This article continues my series about Rosetta Stone (RST) by analyzing the competitive landscape of its industry: Language-learning materials. Since even this sub-sector is quite broad, this article will focus on Rosetta Stone's closest competitors along with a couple other more tangential players.
The first category of competitor consists of competing language courses. Simon and Schuster's Pimsleur (Simon & Schuster is a unit of CBS (CBS)) is a leading competitor in this category. Its programs help you to "learn like a spy" by using an auditive approach with 30-minute lessons where the user hears a prompt, says the answer and then hears a native speaker say the answer. If nothing else, users quickly develop a good accent. Pimsleur uses repetition to drill the material it covers. While it won't make you fluent, it will teach you 500 or so words to the point that you'll know them in your sleep, and unlike Rosetta Stone, it also effectively teaches some grammar points. Pimsleur is available in more than 50 languages. Due to its entirely auditory method of teaching, this course is extremely useful for commuters.
The most comprehensive of the language courses out there would probably be Assimil. Of the popular ones, it is the only one I'm aware of that actually has taken a significant number of people to fluency without additional courses or classes. The French company that produces Assimil has been around since the 1920s and its well-respected program teaches several thousand words in each of the dozens of languages it offers while using a combination of audio and written dialogs to help users assimilate the language. For 65 euros (less than $100), users get a complete comprehensive course that will take them farther than Pimsleur or Rosetta Stone. One drawback is that it's not as fun as either of those other two.
Another popular course is the Michel Thomas series of audio courses (Michel Thomas is a unit of McGraw-Hill (MHP)). These are a series of short (usually 8CD) courses that provide a wonderful and surprisingly painless introduction into grammar and sentence construction for beginners. I've seen people be able to string to together surprisingly complex sentences after only completing Michel Thomas' short audio course. Both Michel Thomas and Pimsleur directly compete with the audio-CD component of Rosetta Stone's software.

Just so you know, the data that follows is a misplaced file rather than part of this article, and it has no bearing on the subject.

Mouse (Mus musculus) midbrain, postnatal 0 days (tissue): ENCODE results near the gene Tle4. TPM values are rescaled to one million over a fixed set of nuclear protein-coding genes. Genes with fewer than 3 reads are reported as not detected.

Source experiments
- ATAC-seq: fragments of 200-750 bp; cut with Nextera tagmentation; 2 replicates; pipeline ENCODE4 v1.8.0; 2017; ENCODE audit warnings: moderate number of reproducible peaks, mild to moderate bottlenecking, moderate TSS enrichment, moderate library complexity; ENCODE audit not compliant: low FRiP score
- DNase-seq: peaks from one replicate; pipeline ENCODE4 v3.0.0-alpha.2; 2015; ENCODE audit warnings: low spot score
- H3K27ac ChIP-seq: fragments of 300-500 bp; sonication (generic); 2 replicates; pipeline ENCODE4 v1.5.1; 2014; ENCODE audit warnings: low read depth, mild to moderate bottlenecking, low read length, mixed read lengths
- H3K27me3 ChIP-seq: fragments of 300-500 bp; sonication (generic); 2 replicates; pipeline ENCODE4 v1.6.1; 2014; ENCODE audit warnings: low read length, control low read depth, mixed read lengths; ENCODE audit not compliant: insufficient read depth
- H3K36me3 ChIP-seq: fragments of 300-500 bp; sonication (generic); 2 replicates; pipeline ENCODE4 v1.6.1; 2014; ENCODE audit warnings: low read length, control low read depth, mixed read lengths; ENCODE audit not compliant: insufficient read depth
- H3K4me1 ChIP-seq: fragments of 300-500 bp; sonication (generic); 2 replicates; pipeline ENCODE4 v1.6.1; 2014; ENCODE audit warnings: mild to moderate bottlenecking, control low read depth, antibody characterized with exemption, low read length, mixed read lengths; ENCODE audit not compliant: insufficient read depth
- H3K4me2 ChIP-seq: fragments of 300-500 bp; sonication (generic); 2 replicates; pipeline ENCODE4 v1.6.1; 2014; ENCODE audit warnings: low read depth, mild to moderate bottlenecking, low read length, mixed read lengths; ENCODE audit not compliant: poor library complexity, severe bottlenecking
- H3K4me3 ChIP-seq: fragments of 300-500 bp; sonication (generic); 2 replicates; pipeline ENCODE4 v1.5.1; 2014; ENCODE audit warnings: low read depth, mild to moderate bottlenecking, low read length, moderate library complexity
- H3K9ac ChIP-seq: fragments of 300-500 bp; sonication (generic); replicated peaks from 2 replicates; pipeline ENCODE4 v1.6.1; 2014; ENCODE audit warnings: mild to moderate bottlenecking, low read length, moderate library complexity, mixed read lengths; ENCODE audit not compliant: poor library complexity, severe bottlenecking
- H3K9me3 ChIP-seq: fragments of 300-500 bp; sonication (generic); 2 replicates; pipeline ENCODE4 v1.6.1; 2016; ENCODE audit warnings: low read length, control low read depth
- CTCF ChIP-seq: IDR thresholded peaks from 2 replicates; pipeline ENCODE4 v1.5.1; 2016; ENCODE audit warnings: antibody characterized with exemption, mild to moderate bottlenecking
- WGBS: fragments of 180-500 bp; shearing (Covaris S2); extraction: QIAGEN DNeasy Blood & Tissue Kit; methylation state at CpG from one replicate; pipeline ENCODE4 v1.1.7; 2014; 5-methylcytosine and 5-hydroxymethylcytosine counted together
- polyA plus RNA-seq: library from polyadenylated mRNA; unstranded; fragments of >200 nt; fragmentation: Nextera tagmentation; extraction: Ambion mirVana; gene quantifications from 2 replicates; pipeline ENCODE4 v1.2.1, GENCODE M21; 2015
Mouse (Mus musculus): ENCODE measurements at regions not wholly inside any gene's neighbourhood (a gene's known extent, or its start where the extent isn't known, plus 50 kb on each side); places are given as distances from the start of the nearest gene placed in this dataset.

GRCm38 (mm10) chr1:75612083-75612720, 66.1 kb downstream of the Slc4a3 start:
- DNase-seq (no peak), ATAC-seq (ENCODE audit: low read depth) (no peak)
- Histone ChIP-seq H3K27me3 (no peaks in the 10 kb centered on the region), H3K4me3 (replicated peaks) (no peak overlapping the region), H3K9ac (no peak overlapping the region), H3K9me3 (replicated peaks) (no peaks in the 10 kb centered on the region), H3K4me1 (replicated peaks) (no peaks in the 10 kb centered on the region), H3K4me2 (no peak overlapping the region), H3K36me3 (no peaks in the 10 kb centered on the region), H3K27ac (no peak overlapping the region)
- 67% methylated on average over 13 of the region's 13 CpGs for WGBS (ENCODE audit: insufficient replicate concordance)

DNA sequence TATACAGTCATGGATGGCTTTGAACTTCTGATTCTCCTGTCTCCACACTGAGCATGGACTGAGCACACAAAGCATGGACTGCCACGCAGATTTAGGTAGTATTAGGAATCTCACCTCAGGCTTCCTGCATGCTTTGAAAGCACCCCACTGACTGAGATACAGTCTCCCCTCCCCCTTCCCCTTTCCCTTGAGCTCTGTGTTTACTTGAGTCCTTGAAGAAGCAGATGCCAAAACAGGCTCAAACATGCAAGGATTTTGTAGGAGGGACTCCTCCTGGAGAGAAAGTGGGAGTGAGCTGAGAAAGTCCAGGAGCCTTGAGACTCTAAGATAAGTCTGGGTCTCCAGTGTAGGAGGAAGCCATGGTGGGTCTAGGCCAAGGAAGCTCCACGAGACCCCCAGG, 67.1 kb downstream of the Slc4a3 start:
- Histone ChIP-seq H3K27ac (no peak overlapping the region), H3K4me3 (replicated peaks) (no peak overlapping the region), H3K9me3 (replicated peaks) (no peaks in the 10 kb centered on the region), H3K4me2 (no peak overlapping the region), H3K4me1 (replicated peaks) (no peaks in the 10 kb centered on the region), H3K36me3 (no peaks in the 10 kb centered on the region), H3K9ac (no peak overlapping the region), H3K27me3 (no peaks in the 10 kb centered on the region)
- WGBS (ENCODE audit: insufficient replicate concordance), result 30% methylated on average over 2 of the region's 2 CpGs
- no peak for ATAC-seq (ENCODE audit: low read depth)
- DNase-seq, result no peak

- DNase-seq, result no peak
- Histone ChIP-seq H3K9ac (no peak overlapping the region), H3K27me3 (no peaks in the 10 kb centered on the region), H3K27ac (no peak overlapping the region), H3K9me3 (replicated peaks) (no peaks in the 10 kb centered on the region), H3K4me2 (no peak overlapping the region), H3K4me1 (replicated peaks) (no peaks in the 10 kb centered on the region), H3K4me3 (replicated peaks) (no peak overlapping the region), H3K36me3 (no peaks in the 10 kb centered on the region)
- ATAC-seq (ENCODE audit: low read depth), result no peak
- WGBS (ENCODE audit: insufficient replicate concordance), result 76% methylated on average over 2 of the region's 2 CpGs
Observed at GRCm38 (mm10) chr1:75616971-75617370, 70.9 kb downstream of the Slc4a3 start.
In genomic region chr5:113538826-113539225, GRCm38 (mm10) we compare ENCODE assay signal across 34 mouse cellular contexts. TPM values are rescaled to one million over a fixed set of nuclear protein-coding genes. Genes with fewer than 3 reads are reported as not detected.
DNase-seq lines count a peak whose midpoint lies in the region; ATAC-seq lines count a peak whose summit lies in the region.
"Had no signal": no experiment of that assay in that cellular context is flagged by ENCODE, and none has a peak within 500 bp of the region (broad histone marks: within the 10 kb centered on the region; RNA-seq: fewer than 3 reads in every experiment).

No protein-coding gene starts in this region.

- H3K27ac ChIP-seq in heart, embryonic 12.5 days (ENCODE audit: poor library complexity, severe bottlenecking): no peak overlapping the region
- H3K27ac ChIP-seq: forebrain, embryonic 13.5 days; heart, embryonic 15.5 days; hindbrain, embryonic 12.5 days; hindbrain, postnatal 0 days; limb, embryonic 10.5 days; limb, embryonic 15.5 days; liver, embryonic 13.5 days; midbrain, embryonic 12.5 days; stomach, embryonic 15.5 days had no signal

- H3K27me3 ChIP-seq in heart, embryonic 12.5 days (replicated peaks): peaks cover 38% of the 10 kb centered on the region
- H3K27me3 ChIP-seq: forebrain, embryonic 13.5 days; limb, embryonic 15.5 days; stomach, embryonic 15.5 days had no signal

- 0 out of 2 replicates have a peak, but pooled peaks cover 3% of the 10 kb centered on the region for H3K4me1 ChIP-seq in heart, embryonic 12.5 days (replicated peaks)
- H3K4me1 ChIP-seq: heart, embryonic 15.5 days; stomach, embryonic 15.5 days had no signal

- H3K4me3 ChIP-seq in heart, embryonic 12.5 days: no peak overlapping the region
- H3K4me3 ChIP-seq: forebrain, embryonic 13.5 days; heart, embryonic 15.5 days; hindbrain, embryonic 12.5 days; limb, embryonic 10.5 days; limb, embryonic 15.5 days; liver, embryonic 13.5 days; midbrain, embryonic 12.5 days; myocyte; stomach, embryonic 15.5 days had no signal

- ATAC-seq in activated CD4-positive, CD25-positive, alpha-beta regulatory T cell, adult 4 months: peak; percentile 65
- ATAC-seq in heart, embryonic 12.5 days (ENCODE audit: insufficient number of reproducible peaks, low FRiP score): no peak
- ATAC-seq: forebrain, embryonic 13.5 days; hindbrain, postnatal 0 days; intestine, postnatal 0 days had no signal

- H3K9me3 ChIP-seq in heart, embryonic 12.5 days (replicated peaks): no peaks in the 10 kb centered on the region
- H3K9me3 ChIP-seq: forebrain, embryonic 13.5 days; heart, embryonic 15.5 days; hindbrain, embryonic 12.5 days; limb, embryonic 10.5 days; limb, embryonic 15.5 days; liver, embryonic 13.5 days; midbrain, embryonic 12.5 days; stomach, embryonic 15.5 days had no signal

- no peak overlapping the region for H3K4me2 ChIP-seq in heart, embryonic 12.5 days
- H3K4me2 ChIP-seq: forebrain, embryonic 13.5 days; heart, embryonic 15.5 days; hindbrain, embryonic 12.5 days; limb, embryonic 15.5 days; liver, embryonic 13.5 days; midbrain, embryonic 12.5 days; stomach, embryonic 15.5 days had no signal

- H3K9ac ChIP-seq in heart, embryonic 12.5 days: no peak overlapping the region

A number of other comprehensive courses exist. For the sake of brevity, I'll only mention one more as it is especially alarming for Rosetta Stone investors. The Fluenz language-learning system was created from scratch in the past few years, it appears, as a direct attempt to beat Rosetta Stone at its own game. Fluenz has strongly marketed itself as a better alternative to Rosetta Stone and has received a number of high profile endorsements that seem to agree, along with raving reviews at Amazon.com. Fluenz is now appearing on high-profile outlets such as CNBC. Fluenz notably only offers four languages thus far as it takes the time to make a separate culturally relevant course for each language. This contrasts to Rosetta Stone which merely translates the text associated with the same ubiquitous pictures that Rosetta Stone uses for all its courses. If Fluenz is able to maintain its high product-quality across additional languages while maintaining its aggressive advertising, it could be a Rosetta Stone-killer.
Since Rosetta Stone has entered the online arena, it now directly competes with Internet-based language-learning solutions. The most widely-known of the online competitors is LiveMocha, which has more than 8 million users learning more than 35 languages (LiveMocha also is preparing for an IPO). The site offers social interaction, classes and games among other features. Its worldwide Alexa rank is in the 4,000s, putting it far ahead of Rosetta Stone's website in terms of popularity. LiveMocha has also received at least $14 million of venture capital funding. If LiveMocha were to go public, it would serve a devastating blow to Rosetta Stone investors who think are invested in the only language-learning company out there.